“ Melrose!” said the loud voice of the conductor; and start ing, I looked up and saw quite a flourishing village, in the midst of which rose the old, gray, mouldering walls of the abbey. Now, this was somewhat of a disappointment to me. I had been somehow expecting to find the building standing alone in the middle of a great heath, far from all abodes of men, and with no companions more hilarious than the owls. However, it was no use complaining; the fact was, there was a village, and what was more, a hotel, and to this hotel we were to go to get a guide for the places we were to visit ; for it was understood that we were to doMelrose, Dryburgh, and Abbotsford, all in one day. There was no time for sentiment; it was a business affair, that must be looked in the face promptly, if we meant to get through. Ejaculations and quotations of poetry could, of course, be thrown in, as William of Deloraine pattered his prayers, while riding.

We all alighted at a very comfortable hotel, and were

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ushered into as snug a little parlor as one's heart could desire.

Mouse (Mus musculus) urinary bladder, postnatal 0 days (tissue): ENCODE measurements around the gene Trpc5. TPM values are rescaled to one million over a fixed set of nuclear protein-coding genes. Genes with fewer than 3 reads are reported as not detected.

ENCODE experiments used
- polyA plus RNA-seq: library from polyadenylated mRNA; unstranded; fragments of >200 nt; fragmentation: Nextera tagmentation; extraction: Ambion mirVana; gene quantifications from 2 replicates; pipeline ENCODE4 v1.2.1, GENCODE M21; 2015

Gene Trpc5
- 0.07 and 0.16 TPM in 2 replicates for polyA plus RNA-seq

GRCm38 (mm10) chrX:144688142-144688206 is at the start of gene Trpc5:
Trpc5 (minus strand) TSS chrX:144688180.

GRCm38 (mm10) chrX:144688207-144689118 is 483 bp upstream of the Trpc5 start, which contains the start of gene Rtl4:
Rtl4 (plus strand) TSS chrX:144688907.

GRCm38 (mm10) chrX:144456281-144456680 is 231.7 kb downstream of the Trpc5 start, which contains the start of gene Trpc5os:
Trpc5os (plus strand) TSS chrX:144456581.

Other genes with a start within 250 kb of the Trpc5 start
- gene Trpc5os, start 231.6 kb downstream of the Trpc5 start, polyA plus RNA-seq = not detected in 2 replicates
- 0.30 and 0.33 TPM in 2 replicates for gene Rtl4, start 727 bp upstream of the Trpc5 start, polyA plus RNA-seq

The next thing was to hire a coachman to take us, in the rain, - for the mist had now swelled into a rain, — through the whole appropriate round. I stood by and heard names which I had never heard before, except in song, brought into view in their commercial relations; so much for Abbotsford ; and so much for Dryburgh ; and then, if we would like to throw in Thomas the Rhymer's Tower, why, that would be something extra.

“ Thomas the Rhymer?” said one of the party, not exactly posted up. “Was he any thing remarkable? Well, is it worth while to go to his tower? It will cost something extra, and take more time.”

Weighed in such a sacrilegious balance, Thomas was found wanting, of course : the idea of driving three or four miles farther to see an old tower, supposed to have belonged to a man who is supposed to have existed and to have been carried off by a supposititious Queen of the Fairies into Elfland, was too absurd for reasonable people ; in fact, I made believe myself that did not care much about it, particularly as the landlady remarked, that if we did not get home by five o'clock "the chops might be spoiled."